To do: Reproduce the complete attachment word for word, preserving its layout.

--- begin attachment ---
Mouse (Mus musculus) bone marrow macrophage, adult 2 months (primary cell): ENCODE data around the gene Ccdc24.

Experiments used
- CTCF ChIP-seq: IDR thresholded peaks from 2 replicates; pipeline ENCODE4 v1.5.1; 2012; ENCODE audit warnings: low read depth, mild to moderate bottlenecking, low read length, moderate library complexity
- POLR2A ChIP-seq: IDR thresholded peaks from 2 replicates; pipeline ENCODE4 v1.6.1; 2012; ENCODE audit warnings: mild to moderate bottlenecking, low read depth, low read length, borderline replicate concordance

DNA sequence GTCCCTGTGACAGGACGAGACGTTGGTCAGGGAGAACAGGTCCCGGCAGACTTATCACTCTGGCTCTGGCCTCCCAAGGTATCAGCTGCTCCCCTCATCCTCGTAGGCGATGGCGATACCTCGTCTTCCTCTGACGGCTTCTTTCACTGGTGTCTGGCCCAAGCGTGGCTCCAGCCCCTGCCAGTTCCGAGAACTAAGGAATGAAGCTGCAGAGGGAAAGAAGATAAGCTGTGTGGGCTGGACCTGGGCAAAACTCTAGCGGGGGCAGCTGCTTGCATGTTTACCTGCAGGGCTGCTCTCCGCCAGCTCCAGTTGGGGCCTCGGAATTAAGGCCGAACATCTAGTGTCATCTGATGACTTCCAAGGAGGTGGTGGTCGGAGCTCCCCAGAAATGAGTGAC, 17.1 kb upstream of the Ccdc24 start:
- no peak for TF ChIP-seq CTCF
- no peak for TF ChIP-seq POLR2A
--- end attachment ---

Mouse (Mus musculus) bone marrow macrophage, adult 2 months (primary cell): ENCODE data around the gene Ccdc24.

Experiments used
- CTCF ChIP-seq: IDR thresholded peaks from 2 replicates; pipeline ENCODE4 v1.5.1; 2012; ENCODE audit warnings: low read depth, mild to moderate bottlenecking, low read length, moderate library complexity
- POLR2A ChIP-seq: IDR thresholded peaks from 2 replicates; pipeline ENCODE4 v1.6.1; 2012; ENCODE audit warnings: mild to moderate bottlenecking, low read depth, low read length, borderline replicate concordance

DNA sequence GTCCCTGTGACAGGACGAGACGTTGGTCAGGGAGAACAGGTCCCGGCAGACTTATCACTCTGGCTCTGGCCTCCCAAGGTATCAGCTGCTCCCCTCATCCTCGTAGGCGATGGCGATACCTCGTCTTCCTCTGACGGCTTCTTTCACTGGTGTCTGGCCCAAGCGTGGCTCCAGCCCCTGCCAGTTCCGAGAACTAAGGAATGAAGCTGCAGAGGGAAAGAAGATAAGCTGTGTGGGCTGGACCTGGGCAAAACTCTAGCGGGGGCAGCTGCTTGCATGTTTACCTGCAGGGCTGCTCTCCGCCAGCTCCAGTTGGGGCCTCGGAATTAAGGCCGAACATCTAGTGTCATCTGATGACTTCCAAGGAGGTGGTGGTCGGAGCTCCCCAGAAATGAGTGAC, 17.1 kb upstream of the Ccdc24 start:
- no peak for TF ChIP-seq CTCF
- no peak for TF ChIP-seq POLR2A